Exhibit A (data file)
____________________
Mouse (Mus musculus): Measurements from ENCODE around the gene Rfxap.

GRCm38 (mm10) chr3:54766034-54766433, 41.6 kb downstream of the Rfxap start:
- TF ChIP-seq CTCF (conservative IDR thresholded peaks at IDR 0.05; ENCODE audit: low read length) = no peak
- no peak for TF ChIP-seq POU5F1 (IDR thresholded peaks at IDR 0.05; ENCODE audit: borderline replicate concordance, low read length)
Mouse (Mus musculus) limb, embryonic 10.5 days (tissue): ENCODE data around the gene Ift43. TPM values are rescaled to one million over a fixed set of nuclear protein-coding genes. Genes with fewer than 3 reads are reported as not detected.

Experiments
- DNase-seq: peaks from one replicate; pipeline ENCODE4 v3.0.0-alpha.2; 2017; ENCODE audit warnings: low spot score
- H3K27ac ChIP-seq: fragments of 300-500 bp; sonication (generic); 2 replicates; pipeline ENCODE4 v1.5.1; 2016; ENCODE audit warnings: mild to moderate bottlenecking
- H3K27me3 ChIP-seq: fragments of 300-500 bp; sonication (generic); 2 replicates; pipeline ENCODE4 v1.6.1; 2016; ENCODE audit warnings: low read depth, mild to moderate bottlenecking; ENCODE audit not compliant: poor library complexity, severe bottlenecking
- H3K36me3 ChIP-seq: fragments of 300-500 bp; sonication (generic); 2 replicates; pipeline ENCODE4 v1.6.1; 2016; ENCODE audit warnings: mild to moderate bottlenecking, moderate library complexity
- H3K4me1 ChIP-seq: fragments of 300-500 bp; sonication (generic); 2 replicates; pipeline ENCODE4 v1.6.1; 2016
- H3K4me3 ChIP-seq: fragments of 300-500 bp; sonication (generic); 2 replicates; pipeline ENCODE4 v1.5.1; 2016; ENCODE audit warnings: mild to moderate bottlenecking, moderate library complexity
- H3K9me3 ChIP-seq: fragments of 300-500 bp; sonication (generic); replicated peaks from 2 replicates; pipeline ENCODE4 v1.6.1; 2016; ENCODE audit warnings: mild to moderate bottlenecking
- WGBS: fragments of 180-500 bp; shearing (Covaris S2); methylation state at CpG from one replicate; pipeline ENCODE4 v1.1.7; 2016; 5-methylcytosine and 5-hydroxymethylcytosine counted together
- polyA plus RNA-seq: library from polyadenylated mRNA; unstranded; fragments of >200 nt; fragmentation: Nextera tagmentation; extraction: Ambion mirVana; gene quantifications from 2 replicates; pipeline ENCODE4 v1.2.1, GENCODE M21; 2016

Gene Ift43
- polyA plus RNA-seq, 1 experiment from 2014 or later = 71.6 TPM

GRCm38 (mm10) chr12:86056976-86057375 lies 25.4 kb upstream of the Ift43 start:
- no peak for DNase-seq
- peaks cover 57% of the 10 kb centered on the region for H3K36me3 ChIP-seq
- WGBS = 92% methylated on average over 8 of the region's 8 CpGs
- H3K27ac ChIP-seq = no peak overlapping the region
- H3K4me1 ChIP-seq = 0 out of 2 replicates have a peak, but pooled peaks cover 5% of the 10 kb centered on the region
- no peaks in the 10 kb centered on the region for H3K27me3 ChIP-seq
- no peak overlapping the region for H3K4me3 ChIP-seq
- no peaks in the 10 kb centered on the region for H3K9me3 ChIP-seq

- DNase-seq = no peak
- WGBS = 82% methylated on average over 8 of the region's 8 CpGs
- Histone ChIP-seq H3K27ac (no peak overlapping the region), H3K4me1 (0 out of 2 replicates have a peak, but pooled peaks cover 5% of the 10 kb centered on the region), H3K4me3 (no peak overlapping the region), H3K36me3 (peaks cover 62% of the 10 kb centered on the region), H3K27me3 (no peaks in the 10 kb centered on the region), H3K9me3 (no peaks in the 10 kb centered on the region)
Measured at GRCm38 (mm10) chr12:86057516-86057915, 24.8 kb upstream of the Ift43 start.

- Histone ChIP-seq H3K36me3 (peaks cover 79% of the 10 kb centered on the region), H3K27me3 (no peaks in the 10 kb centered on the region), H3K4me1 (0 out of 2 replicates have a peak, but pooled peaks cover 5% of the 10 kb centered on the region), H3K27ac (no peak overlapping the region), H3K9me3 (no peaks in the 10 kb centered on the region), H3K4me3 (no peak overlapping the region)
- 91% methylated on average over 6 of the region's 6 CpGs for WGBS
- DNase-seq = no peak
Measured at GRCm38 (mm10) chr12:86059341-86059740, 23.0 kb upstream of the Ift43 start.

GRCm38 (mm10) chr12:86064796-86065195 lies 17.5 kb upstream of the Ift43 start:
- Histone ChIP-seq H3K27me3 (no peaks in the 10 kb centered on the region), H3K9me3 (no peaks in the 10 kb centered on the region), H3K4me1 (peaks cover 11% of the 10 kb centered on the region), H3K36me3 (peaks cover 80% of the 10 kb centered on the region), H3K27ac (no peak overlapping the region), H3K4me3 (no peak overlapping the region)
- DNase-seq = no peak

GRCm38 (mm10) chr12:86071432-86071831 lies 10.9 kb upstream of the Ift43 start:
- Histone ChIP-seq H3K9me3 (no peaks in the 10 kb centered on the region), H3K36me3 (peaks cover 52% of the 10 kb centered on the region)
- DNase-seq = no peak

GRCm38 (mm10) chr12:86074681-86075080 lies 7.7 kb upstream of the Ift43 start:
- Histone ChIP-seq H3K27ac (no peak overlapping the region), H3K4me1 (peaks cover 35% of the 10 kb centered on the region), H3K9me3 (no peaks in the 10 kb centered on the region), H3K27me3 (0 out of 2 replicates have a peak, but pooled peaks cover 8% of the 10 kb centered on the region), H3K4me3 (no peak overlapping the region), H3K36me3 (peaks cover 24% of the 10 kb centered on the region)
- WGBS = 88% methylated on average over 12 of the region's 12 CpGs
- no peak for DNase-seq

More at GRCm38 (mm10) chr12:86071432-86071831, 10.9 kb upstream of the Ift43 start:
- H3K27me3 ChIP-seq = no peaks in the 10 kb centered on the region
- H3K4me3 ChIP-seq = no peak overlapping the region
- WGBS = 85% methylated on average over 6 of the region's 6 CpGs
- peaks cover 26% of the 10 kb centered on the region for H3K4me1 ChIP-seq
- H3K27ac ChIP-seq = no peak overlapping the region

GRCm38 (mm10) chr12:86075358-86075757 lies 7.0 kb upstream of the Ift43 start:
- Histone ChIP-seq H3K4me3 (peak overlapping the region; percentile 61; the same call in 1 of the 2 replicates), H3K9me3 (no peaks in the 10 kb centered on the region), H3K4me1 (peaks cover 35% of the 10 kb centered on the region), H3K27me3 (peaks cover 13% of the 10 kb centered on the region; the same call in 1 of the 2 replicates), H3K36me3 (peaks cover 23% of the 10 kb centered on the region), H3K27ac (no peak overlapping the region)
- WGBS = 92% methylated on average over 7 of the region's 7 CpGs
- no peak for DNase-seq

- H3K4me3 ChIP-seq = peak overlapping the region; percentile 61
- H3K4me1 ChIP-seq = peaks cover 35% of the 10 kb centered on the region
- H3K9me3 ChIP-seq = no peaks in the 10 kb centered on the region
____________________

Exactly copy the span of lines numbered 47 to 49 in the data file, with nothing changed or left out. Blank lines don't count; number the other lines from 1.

- H3K4me3 ChIP-seq = no peak overlapping the region
- WGBS = 85% methylated on average over 6 of the region's 6 CpGs
- peaks cover 26% of the 10 kb centered on the region for H3K4me1 ChIP-seq